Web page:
The Science and Technology Committee chaired by local MP Sir Norman Lamb, has warned the government that its 2050 target of net-zero is undeliverable, unless new clean growth policies are introduced.
On 22 August, it published a report on the government’s clean growth strategy, in which it listed 10 key areas of shortfall where government policies to support the implementation of low-carbon technology have either been delayed, cut back or undermine carbon reductions. Concern was expressed over the plug-in grant for low-emissions cars being reduced for the lowest emissions cars in October 2018, as well as being cut completely for other low-emission vehicles; the closure of the feed-in-tariff for low-carbon power generation; and lack of clarity on government policy on energy efficiency.
Further areas of shortfall cited were the exclusion of onshore wind and large-scale solar power from the financial support mechanism available to other renewable power technologies since 2017 and the government’s white paper on the future of the energy market still not being published – despite it having been slated for release in early 2019.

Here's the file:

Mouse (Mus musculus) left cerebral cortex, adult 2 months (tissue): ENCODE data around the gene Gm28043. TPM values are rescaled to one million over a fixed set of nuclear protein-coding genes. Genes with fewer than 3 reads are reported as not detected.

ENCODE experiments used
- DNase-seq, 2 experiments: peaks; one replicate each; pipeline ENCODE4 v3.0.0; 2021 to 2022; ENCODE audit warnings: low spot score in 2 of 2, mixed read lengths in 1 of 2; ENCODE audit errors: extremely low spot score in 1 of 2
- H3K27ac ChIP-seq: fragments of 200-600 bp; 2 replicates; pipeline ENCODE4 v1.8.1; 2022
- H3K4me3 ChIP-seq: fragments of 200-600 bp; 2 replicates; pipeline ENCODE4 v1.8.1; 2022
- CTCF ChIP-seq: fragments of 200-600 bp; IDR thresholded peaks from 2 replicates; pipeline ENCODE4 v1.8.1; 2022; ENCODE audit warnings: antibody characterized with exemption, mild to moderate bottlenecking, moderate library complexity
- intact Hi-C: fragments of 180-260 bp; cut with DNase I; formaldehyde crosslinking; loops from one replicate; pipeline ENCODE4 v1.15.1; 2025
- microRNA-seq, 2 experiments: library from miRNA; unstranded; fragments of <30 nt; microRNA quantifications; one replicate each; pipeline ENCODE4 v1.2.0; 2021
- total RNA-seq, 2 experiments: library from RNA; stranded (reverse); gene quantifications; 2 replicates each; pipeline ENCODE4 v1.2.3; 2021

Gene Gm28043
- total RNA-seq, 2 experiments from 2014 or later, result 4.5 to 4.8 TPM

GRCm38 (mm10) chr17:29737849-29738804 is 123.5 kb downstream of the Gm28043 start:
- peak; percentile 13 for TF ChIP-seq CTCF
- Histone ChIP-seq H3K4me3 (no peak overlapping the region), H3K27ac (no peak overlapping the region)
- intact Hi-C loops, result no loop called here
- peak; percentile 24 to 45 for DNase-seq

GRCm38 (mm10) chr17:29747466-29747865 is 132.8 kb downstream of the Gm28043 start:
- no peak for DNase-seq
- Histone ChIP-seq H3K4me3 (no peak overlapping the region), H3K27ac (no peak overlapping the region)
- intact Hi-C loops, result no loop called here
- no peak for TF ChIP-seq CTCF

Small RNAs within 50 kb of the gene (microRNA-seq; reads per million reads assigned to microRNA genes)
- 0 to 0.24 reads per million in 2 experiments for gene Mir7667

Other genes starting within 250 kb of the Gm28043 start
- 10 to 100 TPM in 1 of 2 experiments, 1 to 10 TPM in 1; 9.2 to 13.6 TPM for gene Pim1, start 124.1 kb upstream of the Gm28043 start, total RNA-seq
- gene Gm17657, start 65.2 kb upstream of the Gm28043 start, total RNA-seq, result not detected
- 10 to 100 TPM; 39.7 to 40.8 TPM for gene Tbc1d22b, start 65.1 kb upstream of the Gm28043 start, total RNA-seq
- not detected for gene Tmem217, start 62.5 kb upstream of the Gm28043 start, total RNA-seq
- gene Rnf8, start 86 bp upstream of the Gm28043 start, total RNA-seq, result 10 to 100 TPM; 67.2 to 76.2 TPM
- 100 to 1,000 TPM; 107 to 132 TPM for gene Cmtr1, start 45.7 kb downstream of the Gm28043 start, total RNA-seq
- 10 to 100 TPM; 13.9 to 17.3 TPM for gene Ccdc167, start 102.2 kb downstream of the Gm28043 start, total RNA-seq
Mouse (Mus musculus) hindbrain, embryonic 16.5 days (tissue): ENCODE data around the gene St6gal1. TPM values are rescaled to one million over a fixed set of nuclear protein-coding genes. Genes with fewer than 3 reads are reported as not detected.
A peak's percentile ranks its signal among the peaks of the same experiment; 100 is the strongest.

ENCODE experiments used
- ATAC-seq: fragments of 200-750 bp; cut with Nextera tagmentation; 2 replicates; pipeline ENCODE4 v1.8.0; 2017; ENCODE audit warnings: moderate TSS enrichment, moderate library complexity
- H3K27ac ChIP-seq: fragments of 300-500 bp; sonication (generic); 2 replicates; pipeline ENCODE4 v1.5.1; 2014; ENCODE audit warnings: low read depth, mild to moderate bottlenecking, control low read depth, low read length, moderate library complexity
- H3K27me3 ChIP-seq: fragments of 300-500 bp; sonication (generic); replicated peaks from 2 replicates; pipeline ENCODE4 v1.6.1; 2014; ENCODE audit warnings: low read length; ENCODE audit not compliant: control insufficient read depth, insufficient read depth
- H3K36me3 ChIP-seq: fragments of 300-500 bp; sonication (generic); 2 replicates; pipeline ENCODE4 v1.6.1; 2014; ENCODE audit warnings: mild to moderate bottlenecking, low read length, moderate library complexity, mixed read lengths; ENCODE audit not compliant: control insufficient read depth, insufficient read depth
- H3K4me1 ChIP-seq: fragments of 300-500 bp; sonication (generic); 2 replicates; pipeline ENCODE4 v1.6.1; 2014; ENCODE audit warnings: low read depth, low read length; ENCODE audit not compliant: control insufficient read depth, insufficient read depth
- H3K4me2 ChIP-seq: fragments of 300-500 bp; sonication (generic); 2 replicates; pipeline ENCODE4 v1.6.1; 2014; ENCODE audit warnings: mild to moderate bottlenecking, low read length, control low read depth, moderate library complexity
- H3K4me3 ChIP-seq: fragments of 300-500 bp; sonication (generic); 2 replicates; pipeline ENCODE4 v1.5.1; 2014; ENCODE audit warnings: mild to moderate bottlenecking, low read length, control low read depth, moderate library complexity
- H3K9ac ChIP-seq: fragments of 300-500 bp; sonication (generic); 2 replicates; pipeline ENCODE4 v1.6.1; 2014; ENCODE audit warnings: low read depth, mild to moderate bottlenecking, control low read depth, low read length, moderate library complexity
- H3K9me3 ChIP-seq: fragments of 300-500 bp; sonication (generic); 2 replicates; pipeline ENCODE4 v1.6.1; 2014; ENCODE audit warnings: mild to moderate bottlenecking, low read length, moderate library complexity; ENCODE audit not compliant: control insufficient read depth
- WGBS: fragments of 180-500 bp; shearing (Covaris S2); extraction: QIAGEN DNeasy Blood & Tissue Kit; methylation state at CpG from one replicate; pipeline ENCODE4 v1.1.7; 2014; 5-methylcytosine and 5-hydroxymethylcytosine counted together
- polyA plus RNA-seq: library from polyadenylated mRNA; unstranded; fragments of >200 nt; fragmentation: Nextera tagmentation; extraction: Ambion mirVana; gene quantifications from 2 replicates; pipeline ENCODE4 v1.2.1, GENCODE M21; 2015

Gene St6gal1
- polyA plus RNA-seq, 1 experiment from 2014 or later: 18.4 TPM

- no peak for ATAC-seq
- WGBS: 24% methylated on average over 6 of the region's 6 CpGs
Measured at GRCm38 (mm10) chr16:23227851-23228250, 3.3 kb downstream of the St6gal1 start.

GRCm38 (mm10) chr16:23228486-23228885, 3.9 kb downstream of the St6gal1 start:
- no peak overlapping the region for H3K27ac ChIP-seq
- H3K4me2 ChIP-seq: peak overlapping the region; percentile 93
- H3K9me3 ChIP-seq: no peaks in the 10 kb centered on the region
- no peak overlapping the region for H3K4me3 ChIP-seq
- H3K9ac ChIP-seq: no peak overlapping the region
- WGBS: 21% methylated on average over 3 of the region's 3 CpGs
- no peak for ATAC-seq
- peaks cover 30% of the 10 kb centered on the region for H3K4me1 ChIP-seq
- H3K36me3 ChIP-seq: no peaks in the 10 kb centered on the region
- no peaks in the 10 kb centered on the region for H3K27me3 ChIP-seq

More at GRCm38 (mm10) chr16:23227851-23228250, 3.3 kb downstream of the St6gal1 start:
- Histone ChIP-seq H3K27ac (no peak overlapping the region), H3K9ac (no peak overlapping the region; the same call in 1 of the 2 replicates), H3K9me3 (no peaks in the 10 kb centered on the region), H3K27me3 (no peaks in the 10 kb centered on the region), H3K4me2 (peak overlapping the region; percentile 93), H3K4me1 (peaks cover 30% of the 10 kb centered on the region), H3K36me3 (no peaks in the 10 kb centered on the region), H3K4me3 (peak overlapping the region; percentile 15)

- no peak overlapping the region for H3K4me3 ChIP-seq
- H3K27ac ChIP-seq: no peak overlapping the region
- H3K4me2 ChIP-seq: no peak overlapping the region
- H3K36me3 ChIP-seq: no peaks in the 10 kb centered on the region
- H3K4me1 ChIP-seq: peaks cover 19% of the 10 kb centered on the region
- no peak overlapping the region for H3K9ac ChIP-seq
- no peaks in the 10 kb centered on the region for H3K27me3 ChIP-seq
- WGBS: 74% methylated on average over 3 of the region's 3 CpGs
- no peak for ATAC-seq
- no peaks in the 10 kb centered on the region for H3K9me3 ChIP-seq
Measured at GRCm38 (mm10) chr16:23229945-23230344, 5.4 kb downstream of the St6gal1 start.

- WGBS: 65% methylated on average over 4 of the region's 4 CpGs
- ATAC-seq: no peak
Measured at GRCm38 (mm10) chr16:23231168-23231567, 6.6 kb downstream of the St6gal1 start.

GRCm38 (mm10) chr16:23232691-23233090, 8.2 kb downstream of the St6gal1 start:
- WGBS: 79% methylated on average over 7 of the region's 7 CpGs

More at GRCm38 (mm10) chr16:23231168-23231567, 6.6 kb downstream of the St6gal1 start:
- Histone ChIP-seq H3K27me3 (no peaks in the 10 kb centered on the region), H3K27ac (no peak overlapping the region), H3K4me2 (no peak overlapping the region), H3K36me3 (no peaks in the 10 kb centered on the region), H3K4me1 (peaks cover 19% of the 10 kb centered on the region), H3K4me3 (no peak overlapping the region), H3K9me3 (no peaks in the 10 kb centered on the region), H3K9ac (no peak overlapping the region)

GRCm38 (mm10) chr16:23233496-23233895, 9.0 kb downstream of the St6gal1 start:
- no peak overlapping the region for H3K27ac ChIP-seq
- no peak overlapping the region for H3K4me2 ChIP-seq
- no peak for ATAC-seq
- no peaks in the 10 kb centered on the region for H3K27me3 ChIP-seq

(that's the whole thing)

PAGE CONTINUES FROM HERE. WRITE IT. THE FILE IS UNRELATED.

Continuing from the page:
The committee made a series of recommendations to rectify these policy delays and reversals, such as a strategy for decarbonising heat; an incentive scheme for energy efficiency home improvements; a plan for reducing vehicle emissions; support for onshore wind and solar power; and a review of the Smart Export Guarantee. It also called on government to sustain nuclear power without growing the industry; to launch a consultation to inform the development of a future framework for managing and incentivising greenhouse gas removal on the scale required for net-zero emissions; clear action on carbon capture, usage and storage; clean growth regulation of the energy market; and support for local authorities in contributing to the UK’s net zero target.
Sir Norman Lamb said: “Throughout our inquiry, it was worrying to hear that although the Government may be ambitious when it comes to reducing carbon emissions, it is not putting the policies in place which are needed to achieve those targets. We need to see the Government put its words into actions.”